But that was just a dream. It’s these memories that keep Newcastle in my heart, even when the rational part of me wants to stop loving them. Besides, if I’m completely honest I can’t blame Ashley entirely for my current loss of love. It may be my age. It may be that I’ve lived outside the North East for 30 years and outside of the country for 20. It may be that I watch most of my football now on TV or on the internet. And we know that Sky are ruining football anyway. People say us fans are fickle. You bet we are. I know that with the excitement of a decent centre forward, a cup run and a last minute Sammy Ameobi equaliser I’ll be right back to where I was, going to any lengths to watch my team and living and breathing for the Saturday. I’ll stay off the bike this time though.


Continental Drift

Sir Alex Ferguson has a lot to answer for. Two of the greatest managerial fallacies trotted out by British pundits and managers cite Ferguson as their main basis. Granted, Ferguson has employed most of these pundits or managers at some stage or other, so we shouldn’t be too surprised. The first and most laughable fallacy is that you need to give managers time in the job, and as evidence they point to his tricky first season or so at Manchester United and the cup run that saved him. The absence of logic is staggering. As if all managers, given sufficient time would go on to win a stack of trophies. And also, he did win a trophy. Which bought him time. Imagine that. Winning a trophy would not buy you time at Newcastle. It would get you a statue built.

The second part of what we can call the Ferguson Delusion, is that the ‘continental’ structure – with Director of Football, Head Coach and Head of Recruitment – will not work in the Premier League. There is apparently something so special about English football clubs that they can only be run by all-powerful individuals responsible for every aspect of management. Part of this comes from the myth around Ferguson. Although he had more control than most, the truth of it is that he delegated very well and where he didn’t have control, he was very good at getting what he wanted. In business, a division of managerial responsibilities is seen as the norm. In fact in the Premier League, if you ignore the media and look at how clubs are actually run, you’ll find that this so-called continental model is already in place at most clubs. Even Mourinho at Chelsea is not all-powerful, but relationships are good and he’s happy with what he’s given, so you don’t spot the cracks.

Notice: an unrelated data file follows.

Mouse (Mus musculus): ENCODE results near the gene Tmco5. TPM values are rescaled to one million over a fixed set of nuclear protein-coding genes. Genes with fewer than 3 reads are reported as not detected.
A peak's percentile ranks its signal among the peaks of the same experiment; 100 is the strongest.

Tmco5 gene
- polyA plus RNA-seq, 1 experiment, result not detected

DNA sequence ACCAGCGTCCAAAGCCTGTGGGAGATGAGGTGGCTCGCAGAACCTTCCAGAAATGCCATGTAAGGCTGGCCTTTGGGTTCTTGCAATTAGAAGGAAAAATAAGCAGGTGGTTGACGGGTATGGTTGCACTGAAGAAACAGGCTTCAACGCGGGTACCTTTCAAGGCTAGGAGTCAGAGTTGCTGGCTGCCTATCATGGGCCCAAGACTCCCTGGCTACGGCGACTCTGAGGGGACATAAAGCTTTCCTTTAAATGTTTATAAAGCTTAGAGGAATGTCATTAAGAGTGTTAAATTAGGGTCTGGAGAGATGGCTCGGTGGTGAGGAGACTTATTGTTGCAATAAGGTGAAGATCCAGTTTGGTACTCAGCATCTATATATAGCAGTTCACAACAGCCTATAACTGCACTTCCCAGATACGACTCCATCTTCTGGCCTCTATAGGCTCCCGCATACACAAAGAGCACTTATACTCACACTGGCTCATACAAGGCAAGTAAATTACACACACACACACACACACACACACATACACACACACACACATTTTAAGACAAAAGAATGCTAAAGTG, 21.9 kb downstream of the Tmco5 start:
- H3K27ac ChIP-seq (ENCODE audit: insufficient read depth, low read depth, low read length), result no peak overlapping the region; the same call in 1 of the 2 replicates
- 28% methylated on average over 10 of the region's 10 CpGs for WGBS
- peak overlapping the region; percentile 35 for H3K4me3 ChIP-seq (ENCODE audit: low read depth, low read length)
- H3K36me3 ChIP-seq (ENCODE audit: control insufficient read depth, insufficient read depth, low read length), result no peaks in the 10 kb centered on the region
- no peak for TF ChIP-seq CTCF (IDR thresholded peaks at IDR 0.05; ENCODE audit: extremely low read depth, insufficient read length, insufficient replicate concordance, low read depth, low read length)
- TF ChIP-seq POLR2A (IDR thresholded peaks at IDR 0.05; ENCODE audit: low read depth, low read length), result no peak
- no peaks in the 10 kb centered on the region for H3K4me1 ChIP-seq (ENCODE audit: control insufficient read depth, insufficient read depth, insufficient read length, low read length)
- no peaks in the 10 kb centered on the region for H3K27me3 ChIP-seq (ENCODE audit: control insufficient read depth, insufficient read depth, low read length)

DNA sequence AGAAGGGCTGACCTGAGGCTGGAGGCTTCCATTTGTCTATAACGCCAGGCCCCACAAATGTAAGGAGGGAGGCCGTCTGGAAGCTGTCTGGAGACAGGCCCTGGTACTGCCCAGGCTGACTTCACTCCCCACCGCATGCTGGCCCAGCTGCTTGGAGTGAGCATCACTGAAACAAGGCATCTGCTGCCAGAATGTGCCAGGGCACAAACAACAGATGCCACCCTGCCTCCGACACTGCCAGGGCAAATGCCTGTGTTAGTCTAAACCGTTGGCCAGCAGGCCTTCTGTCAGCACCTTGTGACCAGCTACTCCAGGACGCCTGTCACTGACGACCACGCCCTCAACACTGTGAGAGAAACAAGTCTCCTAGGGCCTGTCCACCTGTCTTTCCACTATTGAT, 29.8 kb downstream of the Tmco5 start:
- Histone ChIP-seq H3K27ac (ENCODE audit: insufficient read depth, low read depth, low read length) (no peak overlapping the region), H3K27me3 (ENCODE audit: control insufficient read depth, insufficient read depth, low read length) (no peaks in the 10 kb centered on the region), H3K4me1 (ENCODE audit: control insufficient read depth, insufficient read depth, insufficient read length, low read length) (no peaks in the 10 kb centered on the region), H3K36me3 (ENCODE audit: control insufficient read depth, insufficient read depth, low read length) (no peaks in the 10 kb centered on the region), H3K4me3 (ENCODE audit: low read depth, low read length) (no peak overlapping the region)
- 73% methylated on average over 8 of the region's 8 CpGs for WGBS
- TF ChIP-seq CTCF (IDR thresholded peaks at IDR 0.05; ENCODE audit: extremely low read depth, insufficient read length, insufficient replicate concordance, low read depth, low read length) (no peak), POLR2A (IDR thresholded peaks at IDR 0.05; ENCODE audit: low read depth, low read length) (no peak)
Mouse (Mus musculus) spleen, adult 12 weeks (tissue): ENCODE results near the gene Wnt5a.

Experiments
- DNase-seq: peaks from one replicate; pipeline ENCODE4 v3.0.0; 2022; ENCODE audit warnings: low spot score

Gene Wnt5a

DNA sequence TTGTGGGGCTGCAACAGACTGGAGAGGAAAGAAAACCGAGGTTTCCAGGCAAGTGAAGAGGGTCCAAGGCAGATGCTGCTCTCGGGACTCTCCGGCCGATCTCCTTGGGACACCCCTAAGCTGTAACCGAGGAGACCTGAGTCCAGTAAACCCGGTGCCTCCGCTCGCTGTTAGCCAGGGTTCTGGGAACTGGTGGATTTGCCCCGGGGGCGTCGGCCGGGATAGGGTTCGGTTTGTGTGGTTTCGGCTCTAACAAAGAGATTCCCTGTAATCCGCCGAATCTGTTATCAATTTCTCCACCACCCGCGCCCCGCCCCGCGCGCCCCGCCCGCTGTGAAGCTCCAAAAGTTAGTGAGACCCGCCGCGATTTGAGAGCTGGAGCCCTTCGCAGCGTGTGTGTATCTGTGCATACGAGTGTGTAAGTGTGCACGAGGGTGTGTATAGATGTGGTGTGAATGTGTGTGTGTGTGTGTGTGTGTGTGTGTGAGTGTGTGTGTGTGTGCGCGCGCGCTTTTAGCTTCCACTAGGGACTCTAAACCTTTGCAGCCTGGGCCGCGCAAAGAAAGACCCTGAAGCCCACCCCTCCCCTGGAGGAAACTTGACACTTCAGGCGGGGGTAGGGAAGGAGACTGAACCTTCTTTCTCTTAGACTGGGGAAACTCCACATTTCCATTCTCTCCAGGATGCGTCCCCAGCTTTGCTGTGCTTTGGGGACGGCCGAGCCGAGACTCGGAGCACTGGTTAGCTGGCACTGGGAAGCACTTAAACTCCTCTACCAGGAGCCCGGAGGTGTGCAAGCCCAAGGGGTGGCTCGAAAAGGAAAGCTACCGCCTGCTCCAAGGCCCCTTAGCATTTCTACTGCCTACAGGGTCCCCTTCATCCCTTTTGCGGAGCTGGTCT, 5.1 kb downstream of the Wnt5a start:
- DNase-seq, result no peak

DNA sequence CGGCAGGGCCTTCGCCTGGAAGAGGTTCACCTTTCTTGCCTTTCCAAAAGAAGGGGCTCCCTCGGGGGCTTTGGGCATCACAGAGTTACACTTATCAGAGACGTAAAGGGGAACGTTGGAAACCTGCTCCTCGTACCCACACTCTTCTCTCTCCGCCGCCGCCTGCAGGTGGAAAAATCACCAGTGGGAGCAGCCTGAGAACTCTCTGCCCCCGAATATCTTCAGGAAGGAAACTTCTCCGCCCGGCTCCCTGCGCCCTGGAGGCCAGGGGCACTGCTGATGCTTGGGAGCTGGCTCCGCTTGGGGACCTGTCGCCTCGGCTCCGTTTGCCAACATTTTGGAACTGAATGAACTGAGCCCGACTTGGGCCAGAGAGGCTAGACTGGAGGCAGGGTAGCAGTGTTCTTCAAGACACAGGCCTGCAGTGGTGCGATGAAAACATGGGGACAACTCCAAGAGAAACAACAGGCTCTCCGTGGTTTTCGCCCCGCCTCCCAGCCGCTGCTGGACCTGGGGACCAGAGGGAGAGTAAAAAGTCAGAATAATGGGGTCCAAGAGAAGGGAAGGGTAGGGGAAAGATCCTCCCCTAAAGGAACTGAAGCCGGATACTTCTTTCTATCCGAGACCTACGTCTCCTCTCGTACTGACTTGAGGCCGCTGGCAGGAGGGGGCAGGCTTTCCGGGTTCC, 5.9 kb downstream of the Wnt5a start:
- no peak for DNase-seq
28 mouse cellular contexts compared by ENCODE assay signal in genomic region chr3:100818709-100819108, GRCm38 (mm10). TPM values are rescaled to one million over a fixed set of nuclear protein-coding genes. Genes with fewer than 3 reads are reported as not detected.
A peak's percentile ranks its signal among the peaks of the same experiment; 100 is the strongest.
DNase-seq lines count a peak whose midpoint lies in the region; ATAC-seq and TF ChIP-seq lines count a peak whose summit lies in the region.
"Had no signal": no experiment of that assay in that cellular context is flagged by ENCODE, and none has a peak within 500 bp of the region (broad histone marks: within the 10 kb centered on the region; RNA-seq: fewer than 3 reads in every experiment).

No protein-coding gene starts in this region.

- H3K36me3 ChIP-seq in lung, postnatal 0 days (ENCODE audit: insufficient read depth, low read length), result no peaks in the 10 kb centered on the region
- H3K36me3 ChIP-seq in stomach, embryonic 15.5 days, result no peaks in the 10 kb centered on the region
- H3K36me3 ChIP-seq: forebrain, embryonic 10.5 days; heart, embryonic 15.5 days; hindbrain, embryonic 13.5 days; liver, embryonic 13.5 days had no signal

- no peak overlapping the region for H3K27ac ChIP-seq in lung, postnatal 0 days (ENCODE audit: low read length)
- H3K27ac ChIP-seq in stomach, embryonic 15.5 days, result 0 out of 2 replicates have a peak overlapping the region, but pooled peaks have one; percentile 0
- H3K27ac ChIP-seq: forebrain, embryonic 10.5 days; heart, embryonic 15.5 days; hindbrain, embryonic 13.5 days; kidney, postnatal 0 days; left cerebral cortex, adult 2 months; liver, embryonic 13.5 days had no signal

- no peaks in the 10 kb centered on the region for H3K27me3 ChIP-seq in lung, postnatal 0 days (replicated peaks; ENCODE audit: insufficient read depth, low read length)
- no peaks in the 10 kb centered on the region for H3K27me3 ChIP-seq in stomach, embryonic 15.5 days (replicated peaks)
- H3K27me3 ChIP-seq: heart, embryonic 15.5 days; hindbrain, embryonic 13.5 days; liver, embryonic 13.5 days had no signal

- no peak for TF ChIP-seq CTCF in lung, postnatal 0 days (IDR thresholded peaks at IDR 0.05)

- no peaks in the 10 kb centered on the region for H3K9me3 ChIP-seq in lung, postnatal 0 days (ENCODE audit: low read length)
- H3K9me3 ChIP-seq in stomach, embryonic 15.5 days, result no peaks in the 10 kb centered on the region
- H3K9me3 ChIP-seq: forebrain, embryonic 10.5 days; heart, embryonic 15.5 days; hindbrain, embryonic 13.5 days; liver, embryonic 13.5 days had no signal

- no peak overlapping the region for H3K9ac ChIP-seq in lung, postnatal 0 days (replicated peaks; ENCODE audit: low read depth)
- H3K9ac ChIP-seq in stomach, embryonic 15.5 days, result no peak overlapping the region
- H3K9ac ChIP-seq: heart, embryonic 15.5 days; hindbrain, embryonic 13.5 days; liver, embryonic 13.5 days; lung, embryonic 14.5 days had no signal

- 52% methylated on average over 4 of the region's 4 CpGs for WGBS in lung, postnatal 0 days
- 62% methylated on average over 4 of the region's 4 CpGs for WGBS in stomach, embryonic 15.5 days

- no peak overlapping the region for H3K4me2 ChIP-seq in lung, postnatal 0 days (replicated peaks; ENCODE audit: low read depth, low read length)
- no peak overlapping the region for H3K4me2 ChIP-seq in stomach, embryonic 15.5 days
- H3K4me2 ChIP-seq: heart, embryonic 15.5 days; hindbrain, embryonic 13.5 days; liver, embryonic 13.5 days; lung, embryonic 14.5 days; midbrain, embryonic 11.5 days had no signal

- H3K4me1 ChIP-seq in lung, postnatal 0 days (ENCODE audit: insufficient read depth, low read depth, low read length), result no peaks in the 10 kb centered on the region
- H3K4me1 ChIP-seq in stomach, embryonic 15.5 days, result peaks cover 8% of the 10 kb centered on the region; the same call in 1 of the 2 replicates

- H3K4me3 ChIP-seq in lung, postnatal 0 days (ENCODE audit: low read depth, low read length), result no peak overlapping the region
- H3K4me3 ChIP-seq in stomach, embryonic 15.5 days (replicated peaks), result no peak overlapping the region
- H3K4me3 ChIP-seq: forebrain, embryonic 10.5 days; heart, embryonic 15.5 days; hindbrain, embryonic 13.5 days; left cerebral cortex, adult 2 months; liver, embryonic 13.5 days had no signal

Of course there have been plenty of examples of where this structure hasn’t worked, and to be fair a lot of them have been at Newcastle. But these were mostly down to appalling decisions. Bringing in the odious Dennis Wise over the head of the old school Keegan, and then handing recruitment over to the Chelsea chancer Tony Jimenez. Then appointing Joe Kinnear over the head of Pardew to teach him a lesson. In fact, employing Kinnear in any capacity is dooming any system to failure. The management model that is now being made clear in the club’s pursuit of a new Head Coach is fine. The head coach runs the team, Graham Carr finds the players, Lee Charnley does the business and Mike Ashley has the final say.

So why didn’t this work with Pardew? Partly because of Ashley’s capriciousness and tendency to do daft things. And partly because Pardew got too big for his boots and started to want more power than had been promised him when Ashley plucked him from obscurity. The ingratitude must have annoyed and Ashley must have felt like that guy from the Human League – “You were working in a waitress in a cocktail bar when I met you…” We’ll see how Pardew gets on at Palace now he has complete control (a chance to reference a Clash song there, but I’d already gone for the Human League – very poor). But bear in mind that one of his first signings at Palace was Shola, so we shouldn’t look on with too much regret.